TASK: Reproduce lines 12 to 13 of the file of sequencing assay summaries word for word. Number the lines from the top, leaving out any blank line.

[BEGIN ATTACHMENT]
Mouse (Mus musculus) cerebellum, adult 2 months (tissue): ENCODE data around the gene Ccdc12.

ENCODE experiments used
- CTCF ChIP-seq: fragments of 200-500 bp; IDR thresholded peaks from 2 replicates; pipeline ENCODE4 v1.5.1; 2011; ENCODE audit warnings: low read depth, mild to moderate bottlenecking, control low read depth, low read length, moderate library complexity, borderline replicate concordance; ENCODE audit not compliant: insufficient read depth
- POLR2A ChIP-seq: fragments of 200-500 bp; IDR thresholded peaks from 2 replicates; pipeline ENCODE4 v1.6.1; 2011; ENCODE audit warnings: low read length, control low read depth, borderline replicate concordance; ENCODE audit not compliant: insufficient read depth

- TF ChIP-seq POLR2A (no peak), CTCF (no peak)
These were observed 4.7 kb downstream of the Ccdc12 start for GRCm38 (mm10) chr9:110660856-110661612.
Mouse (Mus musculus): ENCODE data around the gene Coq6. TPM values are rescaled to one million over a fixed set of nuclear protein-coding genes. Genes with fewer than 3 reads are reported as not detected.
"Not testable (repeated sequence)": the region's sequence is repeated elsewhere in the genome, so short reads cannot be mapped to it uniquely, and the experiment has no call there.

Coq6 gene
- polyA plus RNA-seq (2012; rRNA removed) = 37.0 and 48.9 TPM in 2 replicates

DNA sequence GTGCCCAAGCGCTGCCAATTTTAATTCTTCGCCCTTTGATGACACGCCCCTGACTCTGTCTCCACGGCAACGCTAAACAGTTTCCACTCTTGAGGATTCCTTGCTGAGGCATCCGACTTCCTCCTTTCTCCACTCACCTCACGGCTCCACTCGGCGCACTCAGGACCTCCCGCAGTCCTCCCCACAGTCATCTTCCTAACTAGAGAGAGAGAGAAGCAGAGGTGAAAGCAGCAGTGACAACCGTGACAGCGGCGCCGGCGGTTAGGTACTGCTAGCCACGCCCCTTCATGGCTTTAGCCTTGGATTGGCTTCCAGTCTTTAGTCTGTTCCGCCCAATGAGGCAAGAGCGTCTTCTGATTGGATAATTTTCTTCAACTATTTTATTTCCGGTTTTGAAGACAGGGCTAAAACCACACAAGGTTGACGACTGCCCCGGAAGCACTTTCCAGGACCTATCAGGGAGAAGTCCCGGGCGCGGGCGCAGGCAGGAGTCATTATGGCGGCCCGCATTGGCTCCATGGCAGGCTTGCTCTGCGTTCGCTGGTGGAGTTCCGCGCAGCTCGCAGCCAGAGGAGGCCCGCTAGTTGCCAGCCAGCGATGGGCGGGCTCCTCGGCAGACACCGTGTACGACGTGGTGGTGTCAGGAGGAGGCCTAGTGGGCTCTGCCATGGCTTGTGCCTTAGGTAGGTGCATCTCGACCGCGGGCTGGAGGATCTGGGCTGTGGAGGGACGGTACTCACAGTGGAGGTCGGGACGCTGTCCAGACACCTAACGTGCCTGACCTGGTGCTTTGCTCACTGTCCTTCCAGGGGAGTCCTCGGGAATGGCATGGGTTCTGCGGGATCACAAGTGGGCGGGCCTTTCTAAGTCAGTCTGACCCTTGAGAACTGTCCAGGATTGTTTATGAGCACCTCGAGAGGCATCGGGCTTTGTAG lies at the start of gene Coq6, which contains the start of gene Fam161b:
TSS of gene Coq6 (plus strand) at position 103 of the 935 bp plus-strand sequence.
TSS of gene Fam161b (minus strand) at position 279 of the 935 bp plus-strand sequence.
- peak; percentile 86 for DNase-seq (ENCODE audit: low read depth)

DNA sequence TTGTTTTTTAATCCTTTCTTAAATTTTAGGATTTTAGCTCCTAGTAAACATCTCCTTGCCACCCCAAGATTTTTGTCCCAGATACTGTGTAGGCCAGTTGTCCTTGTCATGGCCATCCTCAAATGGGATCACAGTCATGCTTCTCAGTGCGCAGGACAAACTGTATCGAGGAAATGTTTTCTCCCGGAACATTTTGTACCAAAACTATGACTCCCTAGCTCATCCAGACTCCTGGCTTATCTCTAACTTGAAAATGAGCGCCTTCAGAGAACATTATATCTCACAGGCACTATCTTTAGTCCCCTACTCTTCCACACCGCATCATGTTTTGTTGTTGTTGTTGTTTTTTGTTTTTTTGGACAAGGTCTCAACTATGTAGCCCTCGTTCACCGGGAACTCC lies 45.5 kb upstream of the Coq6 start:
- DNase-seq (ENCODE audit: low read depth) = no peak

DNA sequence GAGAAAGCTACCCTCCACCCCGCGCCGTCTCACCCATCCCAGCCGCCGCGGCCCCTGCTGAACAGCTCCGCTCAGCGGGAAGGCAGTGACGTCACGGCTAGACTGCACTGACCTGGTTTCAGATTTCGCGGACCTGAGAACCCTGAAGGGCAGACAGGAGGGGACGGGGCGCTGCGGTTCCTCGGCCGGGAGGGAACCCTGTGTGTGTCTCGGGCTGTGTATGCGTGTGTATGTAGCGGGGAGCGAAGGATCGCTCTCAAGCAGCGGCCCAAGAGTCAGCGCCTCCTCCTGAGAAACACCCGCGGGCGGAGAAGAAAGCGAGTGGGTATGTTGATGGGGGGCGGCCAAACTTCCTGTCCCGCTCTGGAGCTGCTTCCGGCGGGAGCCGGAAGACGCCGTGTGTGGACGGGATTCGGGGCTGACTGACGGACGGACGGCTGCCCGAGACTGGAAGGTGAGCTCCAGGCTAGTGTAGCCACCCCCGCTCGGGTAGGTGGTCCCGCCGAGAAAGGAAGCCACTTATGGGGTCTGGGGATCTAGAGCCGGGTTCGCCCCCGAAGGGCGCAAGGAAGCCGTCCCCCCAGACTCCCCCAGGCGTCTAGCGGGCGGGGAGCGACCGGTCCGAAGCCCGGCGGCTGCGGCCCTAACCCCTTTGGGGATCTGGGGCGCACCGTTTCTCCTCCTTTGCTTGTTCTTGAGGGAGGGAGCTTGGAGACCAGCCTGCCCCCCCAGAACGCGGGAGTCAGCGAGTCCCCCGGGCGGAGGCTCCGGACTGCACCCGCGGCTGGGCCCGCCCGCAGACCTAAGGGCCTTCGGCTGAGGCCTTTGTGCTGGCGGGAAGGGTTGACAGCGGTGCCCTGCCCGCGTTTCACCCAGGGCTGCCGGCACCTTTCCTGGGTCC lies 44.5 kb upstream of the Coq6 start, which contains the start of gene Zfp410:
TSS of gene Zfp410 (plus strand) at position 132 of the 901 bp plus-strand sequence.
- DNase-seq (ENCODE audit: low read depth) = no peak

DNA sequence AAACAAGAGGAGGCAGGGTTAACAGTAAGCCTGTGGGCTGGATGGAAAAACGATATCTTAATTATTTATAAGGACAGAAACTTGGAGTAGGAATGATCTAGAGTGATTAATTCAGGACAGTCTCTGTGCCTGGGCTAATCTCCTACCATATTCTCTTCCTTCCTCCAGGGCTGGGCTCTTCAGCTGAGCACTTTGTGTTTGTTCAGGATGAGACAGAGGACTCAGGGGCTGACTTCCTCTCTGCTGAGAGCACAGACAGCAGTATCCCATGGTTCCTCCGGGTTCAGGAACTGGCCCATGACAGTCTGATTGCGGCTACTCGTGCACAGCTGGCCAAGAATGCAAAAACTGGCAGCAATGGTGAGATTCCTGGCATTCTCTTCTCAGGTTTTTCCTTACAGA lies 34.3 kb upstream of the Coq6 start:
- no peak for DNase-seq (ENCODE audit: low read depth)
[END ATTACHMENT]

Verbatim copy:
TSS of gene Coq6 (plus strand) at position 103 of the 935 bp plus-strand sequence.
TSS of gene Fam161b (minus strand) at position 279 of the 935 bp plus-strand sequence.